Supplementary Material for: Effect Size Measures in Genetic Association Studies and Age-Conditional Risk Prediction
2010-09-13T00:00:00Z (GMT) by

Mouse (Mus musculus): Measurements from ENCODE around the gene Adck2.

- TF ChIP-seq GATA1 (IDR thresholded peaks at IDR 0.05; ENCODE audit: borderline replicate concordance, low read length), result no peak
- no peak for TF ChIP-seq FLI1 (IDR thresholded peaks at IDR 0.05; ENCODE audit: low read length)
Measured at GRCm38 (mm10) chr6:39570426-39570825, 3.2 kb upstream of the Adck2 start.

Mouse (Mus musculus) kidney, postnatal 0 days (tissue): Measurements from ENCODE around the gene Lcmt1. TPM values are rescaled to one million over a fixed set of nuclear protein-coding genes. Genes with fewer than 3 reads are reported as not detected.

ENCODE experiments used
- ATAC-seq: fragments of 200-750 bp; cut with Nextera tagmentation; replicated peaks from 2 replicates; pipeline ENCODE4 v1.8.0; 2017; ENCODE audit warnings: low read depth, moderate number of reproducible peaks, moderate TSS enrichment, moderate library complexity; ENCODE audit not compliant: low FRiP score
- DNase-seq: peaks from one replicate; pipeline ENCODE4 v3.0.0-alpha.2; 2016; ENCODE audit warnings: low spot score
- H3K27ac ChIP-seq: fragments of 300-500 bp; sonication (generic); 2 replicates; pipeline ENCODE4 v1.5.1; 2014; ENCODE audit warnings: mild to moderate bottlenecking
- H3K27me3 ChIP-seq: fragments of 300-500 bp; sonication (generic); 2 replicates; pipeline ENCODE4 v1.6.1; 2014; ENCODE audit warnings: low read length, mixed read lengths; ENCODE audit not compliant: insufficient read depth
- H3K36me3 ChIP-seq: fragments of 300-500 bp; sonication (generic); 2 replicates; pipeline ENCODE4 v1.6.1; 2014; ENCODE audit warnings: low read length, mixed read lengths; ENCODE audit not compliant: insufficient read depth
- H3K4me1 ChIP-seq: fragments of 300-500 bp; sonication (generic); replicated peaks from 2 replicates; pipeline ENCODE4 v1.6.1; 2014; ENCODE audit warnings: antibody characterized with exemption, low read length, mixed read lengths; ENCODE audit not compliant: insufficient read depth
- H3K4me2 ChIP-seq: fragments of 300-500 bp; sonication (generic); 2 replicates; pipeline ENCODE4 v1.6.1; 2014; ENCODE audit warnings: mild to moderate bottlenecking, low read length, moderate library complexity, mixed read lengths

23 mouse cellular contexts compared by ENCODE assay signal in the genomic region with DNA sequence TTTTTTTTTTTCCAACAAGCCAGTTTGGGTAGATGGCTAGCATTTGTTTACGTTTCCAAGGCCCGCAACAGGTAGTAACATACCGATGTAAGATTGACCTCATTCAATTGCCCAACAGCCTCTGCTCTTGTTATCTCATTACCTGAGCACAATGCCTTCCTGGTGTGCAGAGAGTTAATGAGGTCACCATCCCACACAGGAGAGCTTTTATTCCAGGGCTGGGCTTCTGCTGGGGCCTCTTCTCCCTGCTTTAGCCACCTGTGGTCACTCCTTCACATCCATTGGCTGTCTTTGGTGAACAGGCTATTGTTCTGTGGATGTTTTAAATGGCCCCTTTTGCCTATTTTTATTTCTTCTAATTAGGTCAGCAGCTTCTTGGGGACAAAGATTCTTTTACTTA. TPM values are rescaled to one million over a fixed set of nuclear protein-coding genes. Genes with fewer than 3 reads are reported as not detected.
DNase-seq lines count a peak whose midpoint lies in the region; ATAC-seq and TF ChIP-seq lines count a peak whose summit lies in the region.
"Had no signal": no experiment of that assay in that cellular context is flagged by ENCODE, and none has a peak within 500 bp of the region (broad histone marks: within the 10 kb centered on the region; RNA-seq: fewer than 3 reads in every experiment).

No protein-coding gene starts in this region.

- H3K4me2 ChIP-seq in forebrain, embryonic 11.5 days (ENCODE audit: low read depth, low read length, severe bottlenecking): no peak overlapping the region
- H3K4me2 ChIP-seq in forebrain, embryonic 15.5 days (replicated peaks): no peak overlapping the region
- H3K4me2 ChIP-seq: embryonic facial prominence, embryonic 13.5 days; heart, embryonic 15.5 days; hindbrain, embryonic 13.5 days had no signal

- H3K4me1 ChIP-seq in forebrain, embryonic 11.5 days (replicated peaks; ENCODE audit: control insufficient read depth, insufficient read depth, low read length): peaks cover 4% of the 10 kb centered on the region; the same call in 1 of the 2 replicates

The interest in risk prediction using genomic profiles has surged recently. A proper interpretation of effect size measures in association studies is crucial to accurate risk prediction. In this study, we clarified the relationship between the odds ratio (OR), relative risk and incidence rate ratios in the context of genetic association studies. We demonstrated that under the common practice of sampling prevalent cases and controls, the resulting ORs approximate the incidence rate ratios. Based on this result, we presented a framework to compute the disease risk given the current age and follow-up period (including lifetime risk), with consideration of competing risks of mortality. We considered two extensions. One is correcting the incidence rate to reflect the person-years alive and disease-free, the other is converting prevalence to incidence estimates. The methodology was applied to an example of breast cancer prediction. We observed that simply multiplying the OR by the average lifetime risk estimates yielded a final estimate >100% (101%), while using our method that accounts for competing risks produces an estimate of 63% only. We also applied the method to risk prediction of Alzheimer’s disease in Hong Kong. We recommend that companies offering direct-to-consumer genetic testing employ more rigorous prediction algorithms considering competing risks.